It is well known that the doctrine of strict liability imposes responsibility upon manufacturers without regard to their fault or the degree of care they may have exercised in designing their products. Yet, in some jurisdictions the law of strict liability is stricter than in others, and courts in these “strict-strict liability” jurisdictions may prohibit the employment of certain common defenses to product liability claims. Manufacturers that find themselves on the defense in such jurisdictions may face the unexpected and initially unpleasant news that the trial on the horizon really will be about the product, the whole product and nothing but the product, and that the sole question for the jury may be “can someone given 20/20 hindsight fathom a plausible way to make this product safer?” Such manufacturers will often find that what they were hoping to rely upon for the cornerstone of their defense – explaining who, what, where, when, why and how from the company’s perspective – is not only irrelevant but also inadmissible at trial.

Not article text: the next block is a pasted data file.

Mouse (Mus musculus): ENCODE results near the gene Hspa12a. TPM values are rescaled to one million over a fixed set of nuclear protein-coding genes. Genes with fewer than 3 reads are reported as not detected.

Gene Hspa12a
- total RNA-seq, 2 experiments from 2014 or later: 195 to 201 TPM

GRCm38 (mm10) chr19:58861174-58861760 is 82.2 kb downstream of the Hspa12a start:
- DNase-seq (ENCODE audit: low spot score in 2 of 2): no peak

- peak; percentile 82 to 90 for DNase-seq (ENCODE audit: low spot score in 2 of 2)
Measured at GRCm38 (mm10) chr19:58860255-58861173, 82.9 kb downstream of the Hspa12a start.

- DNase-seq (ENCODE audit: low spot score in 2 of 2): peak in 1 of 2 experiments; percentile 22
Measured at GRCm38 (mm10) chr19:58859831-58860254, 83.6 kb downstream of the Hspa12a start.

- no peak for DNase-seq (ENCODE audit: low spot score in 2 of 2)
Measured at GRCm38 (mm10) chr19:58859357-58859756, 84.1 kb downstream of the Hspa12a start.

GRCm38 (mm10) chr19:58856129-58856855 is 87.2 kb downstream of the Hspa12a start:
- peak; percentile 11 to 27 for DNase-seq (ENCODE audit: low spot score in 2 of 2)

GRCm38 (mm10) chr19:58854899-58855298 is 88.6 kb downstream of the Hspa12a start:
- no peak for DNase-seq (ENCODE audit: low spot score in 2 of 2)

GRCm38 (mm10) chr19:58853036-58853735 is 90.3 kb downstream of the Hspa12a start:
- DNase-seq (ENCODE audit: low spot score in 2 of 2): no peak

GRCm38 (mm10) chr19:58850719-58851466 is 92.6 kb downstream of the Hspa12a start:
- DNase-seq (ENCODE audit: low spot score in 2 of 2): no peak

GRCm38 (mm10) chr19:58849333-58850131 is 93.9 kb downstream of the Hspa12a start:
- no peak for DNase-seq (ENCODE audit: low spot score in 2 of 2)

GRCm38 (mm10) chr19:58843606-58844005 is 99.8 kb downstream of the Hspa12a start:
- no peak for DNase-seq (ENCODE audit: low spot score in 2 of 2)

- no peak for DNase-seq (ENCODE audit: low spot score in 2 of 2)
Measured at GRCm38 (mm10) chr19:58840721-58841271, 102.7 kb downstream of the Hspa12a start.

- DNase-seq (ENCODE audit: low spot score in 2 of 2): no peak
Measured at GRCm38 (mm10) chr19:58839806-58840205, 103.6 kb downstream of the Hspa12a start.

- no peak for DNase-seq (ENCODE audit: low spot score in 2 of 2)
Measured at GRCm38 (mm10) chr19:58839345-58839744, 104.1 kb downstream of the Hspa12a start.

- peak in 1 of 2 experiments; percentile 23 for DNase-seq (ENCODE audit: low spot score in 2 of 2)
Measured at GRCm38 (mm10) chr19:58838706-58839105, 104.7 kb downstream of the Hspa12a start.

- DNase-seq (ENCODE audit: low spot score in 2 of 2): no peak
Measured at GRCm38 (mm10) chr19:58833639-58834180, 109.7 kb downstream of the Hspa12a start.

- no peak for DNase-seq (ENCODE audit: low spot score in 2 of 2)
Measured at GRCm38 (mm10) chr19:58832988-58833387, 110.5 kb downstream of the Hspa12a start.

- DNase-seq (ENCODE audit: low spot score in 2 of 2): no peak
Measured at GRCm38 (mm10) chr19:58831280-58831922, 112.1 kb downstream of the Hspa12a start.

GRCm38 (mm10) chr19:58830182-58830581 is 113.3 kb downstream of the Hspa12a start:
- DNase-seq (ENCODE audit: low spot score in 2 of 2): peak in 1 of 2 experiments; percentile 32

In this article, we – two defense lawyers who practice regularly in the strict-strict liability state of Pennsylvania – explore some of the roadblocks that the defense may encounter in trying a design defect case in such a jurisdiction. We use a recent case in which we successfully defended a forklift manufacturer against a design defect claim in Pennsylvania, Snyder v. Baker Material Handling Corp., January Term, 1999, No. 91 S 99 (Court of Common Pleas of Dauphin County, Pennsylvania), verdict 6/6/03, to illustrate that one way for defendants to prevail in such a case is to turn the court’s rulings limiting their evidence to their advantage. Embracing strict liability rather than bemoaning its severity will sometimes be a defendant’s best trial tactic.

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